Arsenal-bound Henry Onyekuru could struggle to get a work permit due to new FIFA regulations on non-EU players.
- The Nigerian would require a work permit to play in England
- He currently does not match any of the criteria to receive one
- Arsenal would need to appeal in order for him to obtain one
Arsenal have reportedly agreed a fee with KAS Eupen for Nigerian forward Henry Onyekuru, but the player could struggle to obtain a work permit, according to the Evening Standard.
Under new regulations imposed by the FA, non-EU players will need to have played a certain percentage of international matches for a nation within the top 50 of FIFA’s rankings to automatically qualify for a work permit.
As Nigeria currently sit 38th in the FIFA rankings, Onyekuru would need to play 75% of Nigeria’s matches over a 24 month period to automatically qualify. Currently, he is uncapped by his country.
This means Arsenal would have to go through a points-based appeal system, as they did when they signed Mohamed Elneny in January 2016.
A player may be recommended for a work permit if they meet enough of the criteria. The criteria is as follows:
- The value of the transfer fee is within the top 25% of fees paid by Premier League clubs in the last two windows (3 points)
- The value of the transfer fee is within the 50th%-75th% of fees paid by Premier League clubs in the last two windows (2 points)
- The wages being paid to the player by the applicant club is in the top 25% of the top 30 earners at the club (3 points)
- The wages being paid to the player by the applicant club are between the 50th and 75th% of all the top 30 earners at the club (2 points)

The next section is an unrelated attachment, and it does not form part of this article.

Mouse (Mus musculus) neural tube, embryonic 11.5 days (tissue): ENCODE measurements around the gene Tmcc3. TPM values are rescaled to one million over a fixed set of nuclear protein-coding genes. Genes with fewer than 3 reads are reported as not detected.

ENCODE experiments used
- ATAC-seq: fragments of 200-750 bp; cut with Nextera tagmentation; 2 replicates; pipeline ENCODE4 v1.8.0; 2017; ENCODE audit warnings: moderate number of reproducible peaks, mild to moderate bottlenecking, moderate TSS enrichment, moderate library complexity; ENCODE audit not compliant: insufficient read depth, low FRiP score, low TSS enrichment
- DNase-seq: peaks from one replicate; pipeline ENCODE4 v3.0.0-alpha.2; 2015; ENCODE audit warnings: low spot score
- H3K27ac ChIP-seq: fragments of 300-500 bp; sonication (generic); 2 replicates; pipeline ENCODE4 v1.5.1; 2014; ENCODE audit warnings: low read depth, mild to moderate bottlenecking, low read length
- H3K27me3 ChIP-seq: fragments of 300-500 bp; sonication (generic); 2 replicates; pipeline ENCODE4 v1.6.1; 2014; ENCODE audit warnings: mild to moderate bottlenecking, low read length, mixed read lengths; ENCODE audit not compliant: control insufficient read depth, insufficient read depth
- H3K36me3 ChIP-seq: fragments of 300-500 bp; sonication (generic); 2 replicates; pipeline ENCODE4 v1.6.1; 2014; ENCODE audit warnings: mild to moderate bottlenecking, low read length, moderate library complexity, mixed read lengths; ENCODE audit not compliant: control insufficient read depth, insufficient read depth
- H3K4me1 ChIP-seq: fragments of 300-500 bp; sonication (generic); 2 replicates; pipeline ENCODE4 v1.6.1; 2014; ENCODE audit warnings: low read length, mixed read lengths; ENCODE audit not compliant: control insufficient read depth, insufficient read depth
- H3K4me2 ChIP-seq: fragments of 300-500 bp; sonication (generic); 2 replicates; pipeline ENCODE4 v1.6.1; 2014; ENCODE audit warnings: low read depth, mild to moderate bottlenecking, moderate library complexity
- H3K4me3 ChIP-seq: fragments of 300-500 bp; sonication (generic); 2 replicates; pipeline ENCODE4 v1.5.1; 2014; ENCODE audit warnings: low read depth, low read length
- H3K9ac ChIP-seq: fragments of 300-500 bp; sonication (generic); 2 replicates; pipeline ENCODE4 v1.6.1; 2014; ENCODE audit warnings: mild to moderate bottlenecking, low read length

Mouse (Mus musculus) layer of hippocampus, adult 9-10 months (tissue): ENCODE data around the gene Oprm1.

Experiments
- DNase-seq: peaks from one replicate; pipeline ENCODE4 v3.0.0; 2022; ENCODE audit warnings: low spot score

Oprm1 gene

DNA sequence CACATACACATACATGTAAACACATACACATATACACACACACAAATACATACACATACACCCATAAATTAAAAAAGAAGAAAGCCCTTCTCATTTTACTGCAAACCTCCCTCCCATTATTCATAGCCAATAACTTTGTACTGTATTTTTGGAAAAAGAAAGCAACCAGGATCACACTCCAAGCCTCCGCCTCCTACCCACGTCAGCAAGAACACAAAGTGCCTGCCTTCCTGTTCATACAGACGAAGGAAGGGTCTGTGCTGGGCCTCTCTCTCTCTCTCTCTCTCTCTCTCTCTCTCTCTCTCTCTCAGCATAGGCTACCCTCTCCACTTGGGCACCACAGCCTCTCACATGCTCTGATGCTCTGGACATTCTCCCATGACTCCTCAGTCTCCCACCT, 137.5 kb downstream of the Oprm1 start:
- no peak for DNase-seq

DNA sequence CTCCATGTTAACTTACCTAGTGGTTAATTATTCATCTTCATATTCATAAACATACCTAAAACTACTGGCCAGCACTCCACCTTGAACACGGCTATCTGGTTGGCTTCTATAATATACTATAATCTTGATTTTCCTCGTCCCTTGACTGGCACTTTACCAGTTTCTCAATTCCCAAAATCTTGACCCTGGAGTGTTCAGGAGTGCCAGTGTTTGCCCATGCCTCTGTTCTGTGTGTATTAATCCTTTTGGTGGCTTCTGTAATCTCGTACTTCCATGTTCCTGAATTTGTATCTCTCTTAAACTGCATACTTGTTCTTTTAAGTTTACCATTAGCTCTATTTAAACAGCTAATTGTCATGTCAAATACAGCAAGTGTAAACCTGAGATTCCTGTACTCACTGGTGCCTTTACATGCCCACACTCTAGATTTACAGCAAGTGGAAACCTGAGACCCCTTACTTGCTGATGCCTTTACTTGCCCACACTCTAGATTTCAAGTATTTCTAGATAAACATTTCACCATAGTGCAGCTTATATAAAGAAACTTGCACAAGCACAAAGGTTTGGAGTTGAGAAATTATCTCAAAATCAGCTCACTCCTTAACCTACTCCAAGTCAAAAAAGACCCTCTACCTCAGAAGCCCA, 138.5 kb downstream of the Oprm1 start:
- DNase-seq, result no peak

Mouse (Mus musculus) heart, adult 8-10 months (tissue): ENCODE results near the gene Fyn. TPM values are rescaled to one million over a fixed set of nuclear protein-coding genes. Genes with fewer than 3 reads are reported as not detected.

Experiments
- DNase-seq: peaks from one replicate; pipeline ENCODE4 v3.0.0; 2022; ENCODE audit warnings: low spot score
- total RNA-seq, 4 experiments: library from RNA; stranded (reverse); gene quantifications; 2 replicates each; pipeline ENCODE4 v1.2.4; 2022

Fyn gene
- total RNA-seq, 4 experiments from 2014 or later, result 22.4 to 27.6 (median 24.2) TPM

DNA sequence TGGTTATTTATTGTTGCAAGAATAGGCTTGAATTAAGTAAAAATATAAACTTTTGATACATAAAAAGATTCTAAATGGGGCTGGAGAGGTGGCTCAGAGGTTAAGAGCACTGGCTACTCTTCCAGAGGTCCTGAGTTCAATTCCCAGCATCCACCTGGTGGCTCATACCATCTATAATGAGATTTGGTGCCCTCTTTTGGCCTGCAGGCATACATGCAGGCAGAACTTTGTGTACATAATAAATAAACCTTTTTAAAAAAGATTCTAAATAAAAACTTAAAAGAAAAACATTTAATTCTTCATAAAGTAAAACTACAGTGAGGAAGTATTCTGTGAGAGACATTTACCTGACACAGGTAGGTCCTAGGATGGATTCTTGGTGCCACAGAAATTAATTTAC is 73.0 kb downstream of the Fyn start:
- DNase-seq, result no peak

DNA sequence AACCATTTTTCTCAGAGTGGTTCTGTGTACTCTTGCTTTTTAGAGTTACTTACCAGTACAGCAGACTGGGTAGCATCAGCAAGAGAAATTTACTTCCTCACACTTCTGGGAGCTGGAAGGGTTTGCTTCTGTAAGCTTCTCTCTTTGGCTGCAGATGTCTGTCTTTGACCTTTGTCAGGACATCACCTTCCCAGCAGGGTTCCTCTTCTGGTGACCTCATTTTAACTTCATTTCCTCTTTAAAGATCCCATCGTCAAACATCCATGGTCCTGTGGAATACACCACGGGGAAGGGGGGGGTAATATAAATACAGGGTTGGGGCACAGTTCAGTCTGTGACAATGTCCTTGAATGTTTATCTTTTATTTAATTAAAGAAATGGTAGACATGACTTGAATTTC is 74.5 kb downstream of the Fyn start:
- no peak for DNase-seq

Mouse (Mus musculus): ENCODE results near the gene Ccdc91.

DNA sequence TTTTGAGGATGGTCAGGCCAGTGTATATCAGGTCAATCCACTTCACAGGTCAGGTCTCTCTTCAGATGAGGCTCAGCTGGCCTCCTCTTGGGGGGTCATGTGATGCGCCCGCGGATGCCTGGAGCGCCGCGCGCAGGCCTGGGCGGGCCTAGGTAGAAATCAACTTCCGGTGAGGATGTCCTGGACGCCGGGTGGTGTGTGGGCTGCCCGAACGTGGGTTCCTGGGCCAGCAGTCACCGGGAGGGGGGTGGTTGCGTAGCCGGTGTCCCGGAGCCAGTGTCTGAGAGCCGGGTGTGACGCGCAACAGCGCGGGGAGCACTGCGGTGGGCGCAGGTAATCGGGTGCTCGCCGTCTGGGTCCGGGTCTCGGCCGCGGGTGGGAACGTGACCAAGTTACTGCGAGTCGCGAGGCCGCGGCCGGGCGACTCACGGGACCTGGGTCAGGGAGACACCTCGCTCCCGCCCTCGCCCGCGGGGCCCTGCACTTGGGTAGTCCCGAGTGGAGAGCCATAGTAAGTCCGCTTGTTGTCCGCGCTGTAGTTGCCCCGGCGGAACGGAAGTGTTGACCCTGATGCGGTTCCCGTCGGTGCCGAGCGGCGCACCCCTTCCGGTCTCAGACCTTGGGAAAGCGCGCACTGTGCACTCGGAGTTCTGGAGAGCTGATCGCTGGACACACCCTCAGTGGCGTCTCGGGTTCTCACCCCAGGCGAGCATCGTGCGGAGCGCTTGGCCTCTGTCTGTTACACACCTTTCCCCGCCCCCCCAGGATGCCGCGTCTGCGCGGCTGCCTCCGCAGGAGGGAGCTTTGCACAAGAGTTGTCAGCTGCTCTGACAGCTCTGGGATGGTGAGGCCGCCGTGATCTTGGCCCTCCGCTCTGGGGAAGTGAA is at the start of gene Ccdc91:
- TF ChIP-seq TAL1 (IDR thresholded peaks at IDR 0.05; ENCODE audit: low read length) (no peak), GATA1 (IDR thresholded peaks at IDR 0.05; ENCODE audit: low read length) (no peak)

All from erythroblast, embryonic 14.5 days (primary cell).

- The player’s current club is in a Top League and the player has played in 30% or more of the available domestic league minutes (1 point)
- The player’s current club has played in the group stages or onwards of the Champions League, Europa League or the Copa Libertadores within the last 12 months and the player has played in 30% or more of the available domestic league minutes (1 point)
The £6.8m fee for Onyekuru wouldn’t be enough to meet any the criterion given the overspending in the Premier League. It is also unlikely Belgium will be considered a top league while KAS Eupen has not played in any European competition.
There is hope for him, however, as there can be a secondary examination based on other factors. If a player fails to achieve five points, further arguments can be made that can take extenuating circumstances such as long-term injury into account.
The signing can still be made even if Onyekuru does not qualify for a work permit – he’ll just be unable to play for Arsenal.
The player could go on loan to a club in Europe where work permits aren’t required, until the player either gains European nationality (as was the case with Carlos Vela) or qualifies for a work permit (as was the case with Joel Campbell).